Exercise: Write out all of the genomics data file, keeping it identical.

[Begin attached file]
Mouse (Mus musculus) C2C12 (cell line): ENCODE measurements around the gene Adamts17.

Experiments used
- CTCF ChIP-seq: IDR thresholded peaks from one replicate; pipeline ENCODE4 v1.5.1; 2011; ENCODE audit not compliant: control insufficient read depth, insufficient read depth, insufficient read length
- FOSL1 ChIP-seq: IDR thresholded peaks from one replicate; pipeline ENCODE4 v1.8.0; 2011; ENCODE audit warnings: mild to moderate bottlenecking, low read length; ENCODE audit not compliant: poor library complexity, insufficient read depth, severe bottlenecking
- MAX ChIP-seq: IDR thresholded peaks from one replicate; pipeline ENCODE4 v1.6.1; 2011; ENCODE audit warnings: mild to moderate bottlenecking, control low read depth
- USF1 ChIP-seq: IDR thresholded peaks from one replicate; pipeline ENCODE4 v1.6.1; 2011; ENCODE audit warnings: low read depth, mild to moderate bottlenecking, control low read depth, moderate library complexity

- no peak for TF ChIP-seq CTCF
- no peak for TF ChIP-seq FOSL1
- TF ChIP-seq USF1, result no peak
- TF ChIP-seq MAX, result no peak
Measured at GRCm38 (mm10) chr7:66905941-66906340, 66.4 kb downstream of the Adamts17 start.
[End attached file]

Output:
Mouse (Mus musculus) C2C12 (cell line): ENCODE measurements around the gene Adamts17.

Experiments used
- CTCF ChIP-seq: IDR thresholded peaks from one replicate; pipeline ENCODE4 v1.5.1; 2011; ENCODE audit not compliant: control insufficient read depth, insufficient read depth, insufficient read length
- FOSL1 ChIP-seq: IDR thresholded peaks from one replicate; pipeline ENCODE4 v1.8.0; 2011; ENCODE audit warnings: mild to moderate bottlenecking, low read length; ENCODE audit not compliant: poor library complexity, insufficient read depth, severe bottlenecking
- MAX ChIP-seq: IDR thresholded peaks from one replicate; pipeline ENCODE4 v1.6.1; 2011; ENCODE audit warnings: mild to moderate bottlenecking, control low read depth
- USF1 ChIP-seq: IDR thresholded peaks from one replicate; pipeline ENCODE4 v1.6.1; 2011; ENCODE audit warnings: low read depth, mild to moderate bottlenecking, control low read depth, moderate library complexity

- no peak for TF ChIP-seq CTCF
- no peak for TF ChIP-seq FOSL1
- TF ChIP-seq USF1, result no peak
- TF ChIP-seq MAX, result no peak
Measured at GRCm38 (mm10) chr7:66905941-66906340, 66.4 kb downstream of the Adamts17 start.